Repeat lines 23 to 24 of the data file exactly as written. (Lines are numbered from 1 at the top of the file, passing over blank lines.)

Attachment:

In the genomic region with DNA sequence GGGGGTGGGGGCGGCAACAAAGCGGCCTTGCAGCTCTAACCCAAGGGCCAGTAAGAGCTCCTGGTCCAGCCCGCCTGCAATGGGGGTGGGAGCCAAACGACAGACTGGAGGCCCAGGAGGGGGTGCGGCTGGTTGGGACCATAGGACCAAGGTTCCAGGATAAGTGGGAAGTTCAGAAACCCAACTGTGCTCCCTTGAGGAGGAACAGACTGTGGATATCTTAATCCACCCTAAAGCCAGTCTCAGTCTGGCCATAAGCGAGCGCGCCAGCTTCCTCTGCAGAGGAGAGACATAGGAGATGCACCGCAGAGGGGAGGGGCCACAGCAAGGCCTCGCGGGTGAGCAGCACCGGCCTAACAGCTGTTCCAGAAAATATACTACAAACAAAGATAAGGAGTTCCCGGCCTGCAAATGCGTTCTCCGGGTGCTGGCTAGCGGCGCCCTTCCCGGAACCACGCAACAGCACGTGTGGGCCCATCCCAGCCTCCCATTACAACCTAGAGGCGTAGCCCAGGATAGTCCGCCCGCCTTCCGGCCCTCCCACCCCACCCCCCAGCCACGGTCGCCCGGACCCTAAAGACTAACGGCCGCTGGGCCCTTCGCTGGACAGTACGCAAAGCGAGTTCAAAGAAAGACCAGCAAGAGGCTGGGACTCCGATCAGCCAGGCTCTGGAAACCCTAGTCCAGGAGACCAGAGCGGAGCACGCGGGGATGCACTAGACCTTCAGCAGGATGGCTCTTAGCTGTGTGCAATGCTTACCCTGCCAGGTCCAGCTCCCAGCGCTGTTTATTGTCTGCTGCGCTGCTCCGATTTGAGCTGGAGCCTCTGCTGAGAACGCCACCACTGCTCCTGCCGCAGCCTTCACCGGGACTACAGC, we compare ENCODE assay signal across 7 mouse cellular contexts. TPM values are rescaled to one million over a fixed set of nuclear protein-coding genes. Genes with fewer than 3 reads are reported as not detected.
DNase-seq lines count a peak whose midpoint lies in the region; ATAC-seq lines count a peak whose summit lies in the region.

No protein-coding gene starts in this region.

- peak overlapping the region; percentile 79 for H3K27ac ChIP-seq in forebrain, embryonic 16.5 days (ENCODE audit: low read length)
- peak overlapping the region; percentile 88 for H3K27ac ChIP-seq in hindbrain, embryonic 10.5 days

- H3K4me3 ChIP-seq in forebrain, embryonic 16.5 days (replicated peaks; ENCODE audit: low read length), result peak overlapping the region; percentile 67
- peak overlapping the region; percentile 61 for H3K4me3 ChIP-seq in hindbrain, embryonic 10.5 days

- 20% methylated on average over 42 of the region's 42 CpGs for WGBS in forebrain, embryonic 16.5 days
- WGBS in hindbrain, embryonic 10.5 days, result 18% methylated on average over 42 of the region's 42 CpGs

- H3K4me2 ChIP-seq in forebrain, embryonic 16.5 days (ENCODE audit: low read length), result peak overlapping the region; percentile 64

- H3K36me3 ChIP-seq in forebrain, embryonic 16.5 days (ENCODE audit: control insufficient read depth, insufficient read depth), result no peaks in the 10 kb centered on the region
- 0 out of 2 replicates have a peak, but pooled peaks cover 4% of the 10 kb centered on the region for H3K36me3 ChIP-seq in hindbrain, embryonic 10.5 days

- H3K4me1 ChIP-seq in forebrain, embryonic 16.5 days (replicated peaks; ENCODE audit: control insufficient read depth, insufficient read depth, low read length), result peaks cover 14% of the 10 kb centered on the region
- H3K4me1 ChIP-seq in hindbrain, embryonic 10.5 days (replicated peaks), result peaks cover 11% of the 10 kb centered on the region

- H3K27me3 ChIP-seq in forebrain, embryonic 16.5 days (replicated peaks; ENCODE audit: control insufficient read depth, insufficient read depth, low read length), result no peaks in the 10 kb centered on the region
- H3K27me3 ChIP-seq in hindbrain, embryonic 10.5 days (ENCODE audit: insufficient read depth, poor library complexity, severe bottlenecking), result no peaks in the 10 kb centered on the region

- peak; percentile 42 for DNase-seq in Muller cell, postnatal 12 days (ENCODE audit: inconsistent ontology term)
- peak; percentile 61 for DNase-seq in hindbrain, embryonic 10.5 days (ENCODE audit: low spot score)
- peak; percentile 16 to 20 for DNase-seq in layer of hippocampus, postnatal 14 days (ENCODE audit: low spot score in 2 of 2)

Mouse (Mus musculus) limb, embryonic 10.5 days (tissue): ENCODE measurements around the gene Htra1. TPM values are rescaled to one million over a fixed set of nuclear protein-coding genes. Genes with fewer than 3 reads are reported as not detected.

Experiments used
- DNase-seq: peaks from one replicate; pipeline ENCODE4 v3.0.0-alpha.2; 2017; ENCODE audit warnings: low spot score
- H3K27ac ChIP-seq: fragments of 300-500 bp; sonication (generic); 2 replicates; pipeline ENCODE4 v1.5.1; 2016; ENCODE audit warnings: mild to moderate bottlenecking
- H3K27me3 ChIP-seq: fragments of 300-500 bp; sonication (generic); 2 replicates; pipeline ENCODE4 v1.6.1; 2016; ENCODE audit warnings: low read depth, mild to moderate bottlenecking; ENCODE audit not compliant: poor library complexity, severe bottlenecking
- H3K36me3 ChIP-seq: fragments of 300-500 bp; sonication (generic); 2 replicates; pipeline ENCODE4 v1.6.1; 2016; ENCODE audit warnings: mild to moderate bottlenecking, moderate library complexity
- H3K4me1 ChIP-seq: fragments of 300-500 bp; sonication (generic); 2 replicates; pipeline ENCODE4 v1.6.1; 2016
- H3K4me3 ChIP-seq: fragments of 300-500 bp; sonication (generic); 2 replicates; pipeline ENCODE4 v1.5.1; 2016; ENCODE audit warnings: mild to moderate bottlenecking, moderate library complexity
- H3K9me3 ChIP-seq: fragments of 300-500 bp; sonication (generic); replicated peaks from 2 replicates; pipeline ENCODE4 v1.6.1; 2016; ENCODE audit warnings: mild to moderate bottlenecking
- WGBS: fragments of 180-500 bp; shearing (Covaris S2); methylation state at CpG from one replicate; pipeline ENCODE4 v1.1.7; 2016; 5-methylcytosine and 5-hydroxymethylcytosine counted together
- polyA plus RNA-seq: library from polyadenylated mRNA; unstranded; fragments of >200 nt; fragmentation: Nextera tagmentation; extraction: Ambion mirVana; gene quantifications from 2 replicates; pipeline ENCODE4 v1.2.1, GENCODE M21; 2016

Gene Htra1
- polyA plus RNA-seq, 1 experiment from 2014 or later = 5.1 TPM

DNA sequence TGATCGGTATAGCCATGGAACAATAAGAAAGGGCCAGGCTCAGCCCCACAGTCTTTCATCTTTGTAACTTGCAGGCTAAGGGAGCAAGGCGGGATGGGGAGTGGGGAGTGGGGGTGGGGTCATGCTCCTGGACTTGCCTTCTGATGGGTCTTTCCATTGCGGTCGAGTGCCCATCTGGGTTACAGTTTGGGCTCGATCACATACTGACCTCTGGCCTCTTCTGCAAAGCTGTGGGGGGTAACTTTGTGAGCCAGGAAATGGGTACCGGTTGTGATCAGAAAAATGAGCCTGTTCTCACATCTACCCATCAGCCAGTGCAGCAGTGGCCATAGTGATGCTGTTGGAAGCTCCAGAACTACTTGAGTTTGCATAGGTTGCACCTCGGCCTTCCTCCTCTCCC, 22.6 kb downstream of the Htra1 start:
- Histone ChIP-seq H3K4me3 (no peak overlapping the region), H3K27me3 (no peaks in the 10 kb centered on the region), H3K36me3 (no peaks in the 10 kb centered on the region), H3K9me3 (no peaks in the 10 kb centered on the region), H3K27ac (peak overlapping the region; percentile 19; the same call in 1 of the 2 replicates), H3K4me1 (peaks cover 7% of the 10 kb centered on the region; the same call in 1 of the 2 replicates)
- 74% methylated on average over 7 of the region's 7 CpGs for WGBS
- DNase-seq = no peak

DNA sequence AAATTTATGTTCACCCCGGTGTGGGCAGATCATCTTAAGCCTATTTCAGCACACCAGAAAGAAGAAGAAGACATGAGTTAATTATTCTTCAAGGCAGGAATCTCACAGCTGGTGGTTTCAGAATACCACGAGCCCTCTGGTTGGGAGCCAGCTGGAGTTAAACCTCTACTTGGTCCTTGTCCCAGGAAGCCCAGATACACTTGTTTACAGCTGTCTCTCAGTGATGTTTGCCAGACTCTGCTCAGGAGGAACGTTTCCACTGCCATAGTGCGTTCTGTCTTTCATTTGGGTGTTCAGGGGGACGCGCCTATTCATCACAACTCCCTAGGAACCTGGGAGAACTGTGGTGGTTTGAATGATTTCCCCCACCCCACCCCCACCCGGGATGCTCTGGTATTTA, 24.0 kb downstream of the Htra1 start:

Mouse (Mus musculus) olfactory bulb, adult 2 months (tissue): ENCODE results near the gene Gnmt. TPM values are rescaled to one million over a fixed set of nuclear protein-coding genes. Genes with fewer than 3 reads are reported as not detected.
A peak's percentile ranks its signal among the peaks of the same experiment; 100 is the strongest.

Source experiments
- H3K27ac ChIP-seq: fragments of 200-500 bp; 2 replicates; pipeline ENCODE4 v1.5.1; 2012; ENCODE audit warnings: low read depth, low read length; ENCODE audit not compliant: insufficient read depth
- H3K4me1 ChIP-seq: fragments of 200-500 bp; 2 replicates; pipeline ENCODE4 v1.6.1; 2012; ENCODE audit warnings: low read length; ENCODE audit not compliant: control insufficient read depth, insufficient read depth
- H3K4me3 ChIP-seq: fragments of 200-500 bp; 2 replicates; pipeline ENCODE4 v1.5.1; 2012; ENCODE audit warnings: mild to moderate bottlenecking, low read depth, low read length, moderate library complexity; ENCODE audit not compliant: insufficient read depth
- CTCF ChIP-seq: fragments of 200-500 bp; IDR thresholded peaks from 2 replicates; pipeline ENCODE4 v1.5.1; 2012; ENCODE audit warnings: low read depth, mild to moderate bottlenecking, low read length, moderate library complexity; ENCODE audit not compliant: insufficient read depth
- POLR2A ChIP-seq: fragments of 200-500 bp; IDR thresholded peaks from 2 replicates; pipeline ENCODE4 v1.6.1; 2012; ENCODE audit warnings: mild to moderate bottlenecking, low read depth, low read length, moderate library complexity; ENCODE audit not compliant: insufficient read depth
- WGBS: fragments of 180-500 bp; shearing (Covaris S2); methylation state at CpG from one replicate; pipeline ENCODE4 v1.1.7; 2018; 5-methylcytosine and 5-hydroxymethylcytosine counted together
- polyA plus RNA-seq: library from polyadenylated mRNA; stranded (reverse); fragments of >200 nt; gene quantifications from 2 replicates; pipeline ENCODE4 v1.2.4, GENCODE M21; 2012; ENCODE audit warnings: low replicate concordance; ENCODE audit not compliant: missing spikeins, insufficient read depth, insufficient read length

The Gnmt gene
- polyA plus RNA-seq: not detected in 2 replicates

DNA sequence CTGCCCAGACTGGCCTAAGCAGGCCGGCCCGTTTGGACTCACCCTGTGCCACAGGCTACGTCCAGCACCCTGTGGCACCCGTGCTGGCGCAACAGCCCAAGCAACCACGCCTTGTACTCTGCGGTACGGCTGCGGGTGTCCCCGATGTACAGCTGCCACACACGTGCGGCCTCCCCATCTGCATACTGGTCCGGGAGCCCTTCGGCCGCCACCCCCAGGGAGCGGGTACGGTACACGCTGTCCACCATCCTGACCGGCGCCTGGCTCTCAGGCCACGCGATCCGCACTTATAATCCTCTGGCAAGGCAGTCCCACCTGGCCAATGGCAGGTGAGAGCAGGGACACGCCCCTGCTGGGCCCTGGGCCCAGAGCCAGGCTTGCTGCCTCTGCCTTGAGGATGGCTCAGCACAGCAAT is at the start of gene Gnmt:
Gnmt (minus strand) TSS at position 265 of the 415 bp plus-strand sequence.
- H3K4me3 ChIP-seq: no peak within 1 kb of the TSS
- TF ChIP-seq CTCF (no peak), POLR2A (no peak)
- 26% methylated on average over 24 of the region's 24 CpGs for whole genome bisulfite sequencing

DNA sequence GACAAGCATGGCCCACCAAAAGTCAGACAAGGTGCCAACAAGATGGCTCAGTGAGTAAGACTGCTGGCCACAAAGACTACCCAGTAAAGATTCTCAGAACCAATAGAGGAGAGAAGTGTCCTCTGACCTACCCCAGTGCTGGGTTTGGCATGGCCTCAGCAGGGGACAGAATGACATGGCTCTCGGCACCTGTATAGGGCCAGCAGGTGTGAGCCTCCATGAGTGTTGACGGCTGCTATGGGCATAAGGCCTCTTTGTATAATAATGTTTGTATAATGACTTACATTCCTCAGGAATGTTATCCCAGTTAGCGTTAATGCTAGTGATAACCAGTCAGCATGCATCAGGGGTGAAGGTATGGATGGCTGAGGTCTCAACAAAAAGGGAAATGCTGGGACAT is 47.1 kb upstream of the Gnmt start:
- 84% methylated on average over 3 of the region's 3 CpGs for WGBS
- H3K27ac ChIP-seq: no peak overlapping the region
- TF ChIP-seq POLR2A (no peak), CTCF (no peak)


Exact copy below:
- H3K27ac ChIP-seq: fragments of 300-500 bp; sonication (generic); 2 replicates; pipeline ENCODE4 v1.5.1; 2016; ENCODE audit warnings: mild to moderate bottlenecking
- H3K27me3 ChIP-seq: fragments of 300-500 bp; sonication (generic); 2 replicates; pipeline ENCODE4 v1.6.1; 2016; ENCODE audit warnings: low read depth, mild to moderate bottlenecking; ENCODE audit not compliant: poor library complexity, severe bottlenecking